16th PLMA Award Winners in April 2019

PLMA Recognizes Leading Energy Utility Industry Load Management Initiatives

PLMA Annual Award Winners

PLMA (Peak Load Management Alliance) announces eight winners of its 16th PLMA Awards. The Awards will be presented during the 39th PLMA Conference in Minneapolis, Minnesota. Those recognized for outstanding load management programs, initiatives, and achievements in calendar year 2018 are:

Program Pacesetters

  • Pacific Gas and Electric Company and Olivine for Excess Supply Demand Response Program
  • Portland General Electric and Enbala for Distributed Flexibility at Scale
  • Indiana Michigan Power and Tendril for Residential Integrated Demand Side Management Approach

Thought Leaders

  • Efficiency Vermont, Green Mountain Power, and Dynamic Organics for Flexible Load Management
  • Eversource Energy for Commercial & Industrial Active-Demand Management Demonstration

Technology Pioneer

  • Bonneville Power Administration, Portland General Electric, and Northwest Energy Efficiency Alliance for Water Heater Communications
  • Rocky Mountain Power for Frequency Dispatch
  • Viking Cold Solutions for Using Thermal Energy Storage as a Grid Asset

PLMA 16th Annual Award Winners

The 16th PLMA Awards recognize industry leaders who created, during calendar year 2018, innovative ideas, methods, programs, and technologies that manage end-use loads to meet peak load needs and support successful grid integration of distributed energy resources. Over the past 15 years, PLMA has presented over 74 awards to recipients who have included utilities, product/service providers, end-users, and individuals responsible for demand response efforts targeted to the residential, commercial, industrial, and agricultural customer markets.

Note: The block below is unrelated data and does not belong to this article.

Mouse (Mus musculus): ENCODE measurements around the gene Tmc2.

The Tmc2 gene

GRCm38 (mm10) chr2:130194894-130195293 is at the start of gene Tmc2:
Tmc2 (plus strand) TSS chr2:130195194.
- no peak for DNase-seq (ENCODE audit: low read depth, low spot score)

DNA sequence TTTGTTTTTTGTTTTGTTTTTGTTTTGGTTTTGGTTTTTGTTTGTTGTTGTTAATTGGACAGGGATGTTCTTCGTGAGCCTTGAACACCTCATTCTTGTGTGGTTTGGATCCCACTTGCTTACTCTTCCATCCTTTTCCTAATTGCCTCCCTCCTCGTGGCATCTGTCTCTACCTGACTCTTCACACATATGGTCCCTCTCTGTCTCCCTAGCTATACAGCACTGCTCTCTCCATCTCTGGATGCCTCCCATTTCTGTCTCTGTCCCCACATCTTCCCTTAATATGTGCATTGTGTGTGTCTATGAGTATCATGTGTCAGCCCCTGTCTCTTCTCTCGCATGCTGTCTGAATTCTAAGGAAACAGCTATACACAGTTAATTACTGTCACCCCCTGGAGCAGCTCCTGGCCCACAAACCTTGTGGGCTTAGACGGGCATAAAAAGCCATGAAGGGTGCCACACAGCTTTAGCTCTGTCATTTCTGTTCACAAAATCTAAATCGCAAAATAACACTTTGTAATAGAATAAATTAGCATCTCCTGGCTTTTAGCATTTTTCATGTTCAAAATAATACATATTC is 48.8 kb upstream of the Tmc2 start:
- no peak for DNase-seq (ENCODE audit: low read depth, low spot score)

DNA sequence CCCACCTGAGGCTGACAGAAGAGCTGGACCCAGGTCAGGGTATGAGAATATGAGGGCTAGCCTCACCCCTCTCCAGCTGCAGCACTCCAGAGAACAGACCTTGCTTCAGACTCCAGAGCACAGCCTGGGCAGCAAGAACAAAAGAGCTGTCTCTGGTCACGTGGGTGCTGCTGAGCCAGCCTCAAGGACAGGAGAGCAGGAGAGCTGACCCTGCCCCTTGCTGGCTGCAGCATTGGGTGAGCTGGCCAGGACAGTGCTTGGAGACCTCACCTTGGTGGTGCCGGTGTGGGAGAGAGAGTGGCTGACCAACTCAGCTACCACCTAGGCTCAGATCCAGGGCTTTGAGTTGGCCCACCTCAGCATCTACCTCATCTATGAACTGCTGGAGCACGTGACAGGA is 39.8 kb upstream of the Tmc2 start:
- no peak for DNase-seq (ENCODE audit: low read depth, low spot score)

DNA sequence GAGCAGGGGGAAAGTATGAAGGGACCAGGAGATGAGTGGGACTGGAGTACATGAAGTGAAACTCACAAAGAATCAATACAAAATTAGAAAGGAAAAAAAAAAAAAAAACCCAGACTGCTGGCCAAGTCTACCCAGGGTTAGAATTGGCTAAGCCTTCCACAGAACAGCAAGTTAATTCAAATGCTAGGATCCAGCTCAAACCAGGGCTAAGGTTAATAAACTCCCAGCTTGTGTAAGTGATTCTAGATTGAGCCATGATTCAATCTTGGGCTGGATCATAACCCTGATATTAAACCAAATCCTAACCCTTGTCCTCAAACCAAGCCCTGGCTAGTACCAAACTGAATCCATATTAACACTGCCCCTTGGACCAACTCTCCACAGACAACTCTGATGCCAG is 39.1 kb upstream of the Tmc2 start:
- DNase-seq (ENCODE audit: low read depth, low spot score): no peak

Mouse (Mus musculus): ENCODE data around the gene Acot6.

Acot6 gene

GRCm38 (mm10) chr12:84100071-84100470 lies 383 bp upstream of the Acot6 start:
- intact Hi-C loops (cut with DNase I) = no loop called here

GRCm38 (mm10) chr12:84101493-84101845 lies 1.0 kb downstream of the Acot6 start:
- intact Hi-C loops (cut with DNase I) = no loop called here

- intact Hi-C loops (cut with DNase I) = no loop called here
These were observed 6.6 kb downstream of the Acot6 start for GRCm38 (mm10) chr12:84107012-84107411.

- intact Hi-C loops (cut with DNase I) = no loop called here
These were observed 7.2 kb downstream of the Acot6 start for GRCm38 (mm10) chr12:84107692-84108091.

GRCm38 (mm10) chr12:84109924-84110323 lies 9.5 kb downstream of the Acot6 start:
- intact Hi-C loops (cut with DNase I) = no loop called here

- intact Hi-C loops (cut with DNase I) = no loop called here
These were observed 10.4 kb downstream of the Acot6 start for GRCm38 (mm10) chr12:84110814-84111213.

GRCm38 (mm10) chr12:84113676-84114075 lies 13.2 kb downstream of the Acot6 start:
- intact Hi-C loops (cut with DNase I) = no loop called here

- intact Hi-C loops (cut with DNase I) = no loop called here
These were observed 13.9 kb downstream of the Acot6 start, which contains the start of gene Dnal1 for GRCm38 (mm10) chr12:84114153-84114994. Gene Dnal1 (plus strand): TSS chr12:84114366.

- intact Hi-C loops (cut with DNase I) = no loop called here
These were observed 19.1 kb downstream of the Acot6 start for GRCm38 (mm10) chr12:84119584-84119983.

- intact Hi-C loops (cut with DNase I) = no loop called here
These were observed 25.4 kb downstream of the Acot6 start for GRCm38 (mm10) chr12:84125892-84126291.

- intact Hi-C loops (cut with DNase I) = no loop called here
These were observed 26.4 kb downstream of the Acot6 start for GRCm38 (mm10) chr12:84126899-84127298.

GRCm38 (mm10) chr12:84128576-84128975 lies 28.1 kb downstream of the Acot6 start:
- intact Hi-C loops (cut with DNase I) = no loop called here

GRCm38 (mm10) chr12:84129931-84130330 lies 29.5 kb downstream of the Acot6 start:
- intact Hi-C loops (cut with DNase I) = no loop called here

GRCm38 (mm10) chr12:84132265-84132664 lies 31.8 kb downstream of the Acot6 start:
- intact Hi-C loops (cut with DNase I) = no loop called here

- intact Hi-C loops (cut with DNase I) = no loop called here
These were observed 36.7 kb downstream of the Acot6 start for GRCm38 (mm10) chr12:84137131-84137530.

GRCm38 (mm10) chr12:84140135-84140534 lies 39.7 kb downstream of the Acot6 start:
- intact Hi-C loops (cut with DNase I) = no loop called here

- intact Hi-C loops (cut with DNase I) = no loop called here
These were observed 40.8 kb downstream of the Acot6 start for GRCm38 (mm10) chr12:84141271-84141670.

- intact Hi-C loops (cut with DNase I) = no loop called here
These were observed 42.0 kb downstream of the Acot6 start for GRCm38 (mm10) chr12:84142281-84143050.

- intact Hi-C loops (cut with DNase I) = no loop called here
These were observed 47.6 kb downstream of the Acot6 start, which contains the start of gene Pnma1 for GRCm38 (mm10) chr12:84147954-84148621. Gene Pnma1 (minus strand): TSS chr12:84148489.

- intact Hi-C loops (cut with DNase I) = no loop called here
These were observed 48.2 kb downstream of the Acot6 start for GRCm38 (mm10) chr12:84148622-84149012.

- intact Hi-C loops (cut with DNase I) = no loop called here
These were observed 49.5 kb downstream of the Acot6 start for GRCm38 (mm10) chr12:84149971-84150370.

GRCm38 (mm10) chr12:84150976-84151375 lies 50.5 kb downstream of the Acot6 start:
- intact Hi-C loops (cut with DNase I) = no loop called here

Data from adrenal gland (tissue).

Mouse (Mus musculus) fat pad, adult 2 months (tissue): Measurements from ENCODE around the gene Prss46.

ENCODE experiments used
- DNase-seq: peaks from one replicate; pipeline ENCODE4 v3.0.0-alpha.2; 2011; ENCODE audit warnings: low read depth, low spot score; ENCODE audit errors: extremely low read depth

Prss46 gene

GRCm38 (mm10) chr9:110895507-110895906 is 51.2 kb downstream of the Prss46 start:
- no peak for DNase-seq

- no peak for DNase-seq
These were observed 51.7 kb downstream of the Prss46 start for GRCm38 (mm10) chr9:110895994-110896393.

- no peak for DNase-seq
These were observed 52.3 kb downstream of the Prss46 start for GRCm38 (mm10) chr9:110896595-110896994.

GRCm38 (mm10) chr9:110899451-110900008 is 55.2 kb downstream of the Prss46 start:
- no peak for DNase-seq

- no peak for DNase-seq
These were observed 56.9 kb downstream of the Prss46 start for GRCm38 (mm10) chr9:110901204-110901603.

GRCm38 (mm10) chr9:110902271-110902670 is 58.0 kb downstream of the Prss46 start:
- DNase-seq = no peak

PLMA (Peak Load Management Alliance) is a non-profit association founded in 1999 that serves over 150 member organizations as the Voice of Load Management Practitioners. PLMA seeks to advance practical applications of dynamic load management and distributed energy resources by providing a forum where members educate each other and explore innovative approaches to program delivery, pricing constructs, and technology adoption. Learn more at www.peakload.org.


 

Load Management Dialogue Series with 16th PLMA Award Winners

Registration information will be available soon at www.peakload.org/calendar for this free webcasts feating the award winners:

May 23 – Pacific Gas and Electric Company and Olivine for Excess Supply Demand Response Program
June 13 – Portland General Electric and Enbala for Distributed Flexibility at Scale
July 11 - Indiana Michigan Power and Tendril for Residential Integrated Demand Side Management Approach
Aug. 1 – Bonneville Power Administration, Portland General Electric, and Northwest Energy Efficiency Alliance for Water Heater Communications
Aug. 15 – Rocky Mountain Power for Frequency Dispatch
Sept. 12 – Viking Cold Solutions for Using Thermal Energy Storage as a Grid Asset
Oct. 3 – Efficiency Vermont, Green Mountain Power, and Dynamic Organics for Flexible Load Management
Oct. 17 - Eversource Energy for Commercial & Industrial Active-Demand Management Demonstration 


About the 16th PLMA Award Winners (in alphabetical order)

Bonneville Power Administration, Portland General Electric, and Northwest Energy Efficiency Alliance for Water Heater Communications

A team from the Pacific Northwest spearheaded by three individuals — Tony Koch of the Bonneville Power Administration, Conrad Eustis of Portland General Electric, and Geoff Wickes of Northwest Energy Efficiency Alliance  advanced the testing of the new ANSI/CTA-2045 communications standard to connecting important energy storage assets — electric water heaters and heat pump water heaters. This collaboration and research proposes new economics that will have important impact on DR planning as well as understanding of how to validate and increase energy savings from a new generation of “connected” technologies.

This project had a series of firsts:

  • The largest smart water heater pilot ever implemented
  • The first large demonstration of heat pump water heaters participating in DR events
  • Eight utilities cooperating to implement the same event schedule
  • Multiple DR events every day with over 600 events in 220 days
  • Coordination with key water heater manufacturers to prove out communications and commands

Efficiency Vermont, Green Mountain Power, and Dynamic Organics for Flexible Load Management